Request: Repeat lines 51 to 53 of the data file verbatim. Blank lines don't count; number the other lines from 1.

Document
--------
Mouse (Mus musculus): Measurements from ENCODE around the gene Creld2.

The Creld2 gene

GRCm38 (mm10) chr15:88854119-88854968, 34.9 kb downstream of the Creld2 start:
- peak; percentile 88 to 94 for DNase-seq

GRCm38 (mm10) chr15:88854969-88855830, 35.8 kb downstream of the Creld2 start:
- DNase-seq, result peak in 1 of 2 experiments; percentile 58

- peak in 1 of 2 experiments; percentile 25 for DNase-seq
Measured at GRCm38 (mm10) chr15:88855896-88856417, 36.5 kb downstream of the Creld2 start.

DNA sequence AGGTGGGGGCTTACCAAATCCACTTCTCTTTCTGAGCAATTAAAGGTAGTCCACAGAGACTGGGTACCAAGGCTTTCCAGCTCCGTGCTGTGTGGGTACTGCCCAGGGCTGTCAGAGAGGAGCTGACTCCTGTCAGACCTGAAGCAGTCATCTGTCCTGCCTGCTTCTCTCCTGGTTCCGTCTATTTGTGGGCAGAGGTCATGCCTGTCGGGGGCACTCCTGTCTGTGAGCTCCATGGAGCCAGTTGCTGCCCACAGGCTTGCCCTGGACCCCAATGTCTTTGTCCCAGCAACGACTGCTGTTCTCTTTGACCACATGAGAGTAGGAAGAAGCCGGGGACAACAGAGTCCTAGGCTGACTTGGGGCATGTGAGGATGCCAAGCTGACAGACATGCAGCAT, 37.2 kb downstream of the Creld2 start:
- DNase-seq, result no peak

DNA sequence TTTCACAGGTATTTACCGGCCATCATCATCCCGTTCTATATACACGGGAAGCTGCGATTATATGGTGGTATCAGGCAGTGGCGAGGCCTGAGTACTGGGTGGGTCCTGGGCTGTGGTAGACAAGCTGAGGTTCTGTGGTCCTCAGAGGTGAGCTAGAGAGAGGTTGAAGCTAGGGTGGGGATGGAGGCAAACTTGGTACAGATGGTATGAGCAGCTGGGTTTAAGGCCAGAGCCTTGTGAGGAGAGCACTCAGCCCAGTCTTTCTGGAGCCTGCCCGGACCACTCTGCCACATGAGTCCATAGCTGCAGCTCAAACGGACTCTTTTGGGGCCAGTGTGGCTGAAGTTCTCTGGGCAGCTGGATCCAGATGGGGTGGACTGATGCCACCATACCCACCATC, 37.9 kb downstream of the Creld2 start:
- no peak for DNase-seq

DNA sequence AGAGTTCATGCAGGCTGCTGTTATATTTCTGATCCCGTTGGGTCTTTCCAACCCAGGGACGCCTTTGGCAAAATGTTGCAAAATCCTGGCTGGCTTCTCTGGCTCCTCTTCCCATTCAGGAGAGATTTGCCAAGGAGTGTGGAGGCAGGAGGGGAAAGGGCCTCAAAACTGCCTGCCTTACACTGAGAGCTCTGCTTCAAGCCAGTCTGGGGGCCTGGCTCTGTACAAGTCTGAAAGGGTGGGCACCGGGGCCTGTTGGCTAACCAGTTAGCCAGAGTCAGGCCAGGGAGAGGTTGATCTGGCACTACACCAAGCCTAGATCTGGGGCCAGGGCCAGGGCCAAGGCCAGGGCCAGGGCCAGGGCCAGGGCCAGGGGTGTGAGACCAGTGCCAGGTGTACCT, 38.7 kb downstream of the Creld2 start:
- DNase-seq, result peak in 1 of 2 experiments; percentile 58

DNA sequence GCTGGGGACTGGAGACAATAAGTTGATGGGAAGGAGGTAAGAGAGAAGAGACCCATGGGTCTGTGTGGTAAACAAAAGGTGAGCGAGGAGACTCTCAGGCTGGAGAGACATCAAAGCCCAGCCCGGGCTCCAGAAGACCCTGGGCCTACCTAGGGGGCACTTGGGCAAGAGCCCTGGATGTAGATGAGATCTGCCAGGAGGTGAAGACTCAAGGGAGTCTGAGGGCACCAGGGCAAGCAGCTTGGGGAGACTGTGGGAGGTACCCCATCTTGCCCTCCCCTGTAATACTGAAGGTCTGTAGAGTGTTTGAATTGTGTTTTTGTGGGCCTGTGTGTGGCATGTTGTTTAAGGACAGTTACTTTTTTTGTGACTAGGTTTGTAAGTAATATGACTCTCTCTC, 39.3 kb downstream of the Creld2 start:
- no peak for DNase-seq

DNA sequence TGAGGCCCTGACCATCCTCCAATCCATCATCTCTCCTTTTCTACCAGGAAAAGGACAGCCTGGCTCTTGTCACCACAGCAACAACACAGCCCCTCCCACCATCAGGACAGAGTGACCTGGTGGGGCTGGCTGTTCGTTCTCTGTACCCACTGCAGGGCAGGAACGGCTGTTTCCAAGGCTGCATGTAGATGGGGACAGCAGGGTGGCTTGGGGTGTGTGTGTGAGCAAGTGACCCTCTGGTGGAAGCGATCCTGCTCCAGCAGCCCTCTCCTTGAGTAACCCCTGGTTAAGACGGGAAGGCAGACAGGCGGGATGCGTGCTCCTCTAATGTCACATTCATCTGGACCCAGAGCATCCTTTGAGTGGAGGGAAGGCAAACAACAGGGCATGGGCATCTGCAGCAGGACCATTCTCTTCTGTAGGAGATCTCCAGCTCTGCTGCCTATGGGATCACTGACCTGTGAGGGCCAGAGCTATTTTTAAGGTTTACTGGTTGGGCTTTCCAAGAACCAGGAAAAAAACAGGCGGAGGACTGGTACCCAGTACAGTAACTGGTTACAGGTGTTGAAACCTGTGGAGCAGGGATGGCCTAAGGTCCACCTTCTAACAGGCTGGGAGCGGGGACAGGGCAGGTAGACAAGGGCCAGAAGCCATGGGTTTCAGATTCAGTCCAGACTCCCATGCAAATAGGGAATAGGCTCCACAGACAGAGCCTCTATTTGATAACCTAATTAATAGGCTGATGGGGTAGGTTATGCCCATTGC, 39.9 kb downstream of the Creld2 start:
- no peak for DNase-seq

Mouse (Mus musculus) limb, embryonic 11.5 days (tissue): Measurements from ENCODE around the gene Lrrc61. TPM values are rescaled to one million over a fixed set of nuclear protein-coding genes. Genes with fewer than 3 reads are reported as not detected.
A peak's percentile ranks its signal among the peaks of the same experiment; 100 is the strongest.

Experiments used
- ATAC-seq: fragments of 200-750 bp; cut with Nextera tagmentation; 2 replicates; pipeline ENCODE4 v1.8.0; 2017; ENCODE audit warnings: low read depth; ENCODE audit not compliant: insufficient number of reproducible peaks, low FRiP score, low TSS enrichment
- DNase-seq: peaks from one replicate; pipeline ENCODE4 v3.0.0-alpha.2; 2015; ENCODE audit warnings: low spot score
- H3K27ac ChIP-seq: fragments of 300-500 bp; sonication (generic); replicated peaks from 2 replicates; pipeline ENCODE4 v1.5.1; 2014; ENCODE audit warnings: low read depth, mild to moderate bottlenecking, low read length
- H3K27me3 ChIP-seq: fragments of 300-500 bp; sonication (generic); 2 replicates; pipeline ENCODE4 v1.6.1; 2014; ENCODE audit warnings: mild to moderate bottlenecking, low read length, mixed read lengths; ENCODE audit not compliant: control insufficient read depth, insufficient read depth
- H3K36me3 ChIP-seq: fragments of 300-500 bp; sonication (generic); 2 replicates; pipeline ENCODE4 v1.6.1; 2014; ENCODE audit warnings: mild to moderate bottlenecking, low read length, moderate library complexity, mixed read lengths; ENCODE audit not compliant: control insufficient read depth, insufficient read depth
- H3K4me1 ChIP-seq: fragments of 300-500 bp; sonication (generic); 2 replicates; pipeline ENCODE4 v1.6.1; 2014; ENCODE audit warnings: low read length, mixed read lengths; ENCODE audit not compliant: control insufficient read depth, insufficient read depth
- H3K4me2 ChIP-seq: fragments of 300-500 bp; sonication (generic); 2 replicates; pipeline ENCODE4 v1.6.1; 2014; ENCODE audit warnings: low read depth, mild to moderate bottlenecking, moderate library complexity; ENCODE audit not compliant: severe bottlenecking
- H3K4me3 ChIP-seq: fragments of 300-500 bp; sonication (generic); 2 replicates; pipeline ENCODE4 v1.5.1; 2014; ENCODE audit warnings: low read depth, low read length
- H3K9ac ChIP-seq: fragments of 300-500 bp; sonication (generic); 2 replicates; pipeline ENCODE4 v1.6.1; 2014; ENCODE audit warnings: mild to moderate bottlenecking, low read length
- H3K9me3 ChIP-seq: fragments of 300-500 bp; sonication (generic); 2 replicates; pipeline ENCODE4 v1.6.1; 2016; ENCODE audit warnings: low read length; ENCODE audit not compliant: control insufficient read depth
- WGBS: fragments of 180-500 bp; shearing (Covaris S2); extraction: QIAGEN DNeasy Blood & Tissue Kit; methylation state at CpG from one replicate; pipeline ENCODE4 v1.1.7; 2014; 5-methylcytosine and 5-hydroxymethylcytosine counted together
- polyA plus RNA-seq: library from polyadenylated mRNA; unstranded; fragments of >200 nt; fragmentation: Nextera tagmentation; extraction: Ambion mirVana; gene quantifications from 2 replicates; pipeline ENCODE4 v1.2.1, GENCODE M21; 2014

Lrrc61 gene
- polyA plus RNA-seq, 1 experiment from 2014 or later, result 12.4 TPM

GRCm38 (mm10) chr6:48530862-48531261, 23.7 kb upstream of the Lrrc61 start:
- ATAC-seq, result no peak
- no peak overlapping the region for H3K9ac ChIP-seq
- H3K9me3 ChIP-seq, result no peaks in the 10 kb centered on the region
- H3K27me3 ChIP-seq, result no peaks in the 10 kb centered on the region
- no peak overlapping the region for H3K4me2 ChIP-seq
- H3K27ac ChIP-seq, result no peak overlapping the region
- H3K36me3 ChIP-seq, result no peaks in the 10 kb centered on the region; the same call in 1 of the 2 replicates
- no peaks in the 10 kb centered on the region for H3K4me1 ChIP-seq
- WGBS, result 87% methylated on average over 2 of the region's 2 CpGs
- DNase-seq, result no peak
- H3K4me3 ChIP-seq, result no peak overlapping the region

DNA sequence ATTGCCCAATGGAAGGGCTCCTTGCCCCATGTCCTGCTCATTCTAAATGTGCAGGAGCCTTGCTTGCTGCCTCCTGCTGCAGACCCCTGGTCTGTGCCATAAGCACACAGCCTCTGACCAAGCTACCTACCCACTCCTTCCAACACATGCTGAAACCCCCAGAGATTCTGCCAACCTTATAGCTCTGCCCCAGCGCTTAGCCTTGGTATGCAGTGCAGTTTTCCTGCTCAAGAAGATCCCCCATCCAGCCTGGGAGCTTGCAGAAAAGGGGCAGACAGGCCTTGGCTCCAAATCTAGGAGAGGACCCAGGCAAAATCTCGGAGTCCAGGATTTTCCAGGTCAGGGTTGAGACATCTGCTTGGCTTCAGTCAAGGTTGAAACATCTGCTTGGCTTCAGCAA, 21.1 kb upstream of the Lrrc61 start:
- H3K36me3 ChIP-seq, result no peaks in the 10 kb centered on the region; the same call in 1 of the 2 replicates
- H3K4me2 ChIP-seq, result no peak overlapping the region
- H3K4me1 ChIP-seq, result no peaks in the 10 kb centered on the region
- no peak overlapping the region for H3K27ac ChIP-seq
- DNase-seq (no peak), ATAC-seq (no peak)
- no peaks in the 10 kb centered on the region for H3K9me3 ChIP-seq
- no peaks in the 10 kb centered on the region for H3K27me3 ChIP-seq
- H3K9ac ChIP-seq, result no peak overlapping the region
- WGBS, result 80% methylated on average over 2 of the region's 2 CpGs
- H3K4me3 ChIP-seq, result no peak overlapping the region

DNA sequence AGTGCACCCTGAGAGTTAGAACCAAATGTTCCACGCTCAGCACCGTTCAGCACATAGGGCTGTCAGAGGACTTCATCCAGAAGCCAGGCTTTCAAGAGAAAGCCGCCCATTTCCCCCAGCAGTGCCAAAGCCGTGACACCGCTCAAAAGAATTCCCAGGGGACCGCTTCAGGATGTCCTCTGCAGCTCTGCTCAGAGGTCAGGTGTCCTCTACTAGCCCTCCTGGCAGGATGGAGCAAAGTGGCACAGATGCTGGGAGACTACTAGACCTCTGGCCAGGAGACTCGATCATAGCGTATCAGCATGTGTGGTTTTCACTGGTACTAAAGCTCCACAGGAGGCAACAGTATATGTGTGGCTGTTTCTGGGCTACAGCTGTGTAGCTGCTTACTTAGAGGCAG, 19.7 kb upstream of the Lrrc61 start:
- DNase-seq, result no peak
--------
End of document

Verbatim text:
- H3K4me1 ChIP-seq, result no peaks in the 10 kb centered on the region
- no peak overlapping the region for H3K27ac ChIP-seq
- DNase-seq (no peak), ATAC-seq (no peak)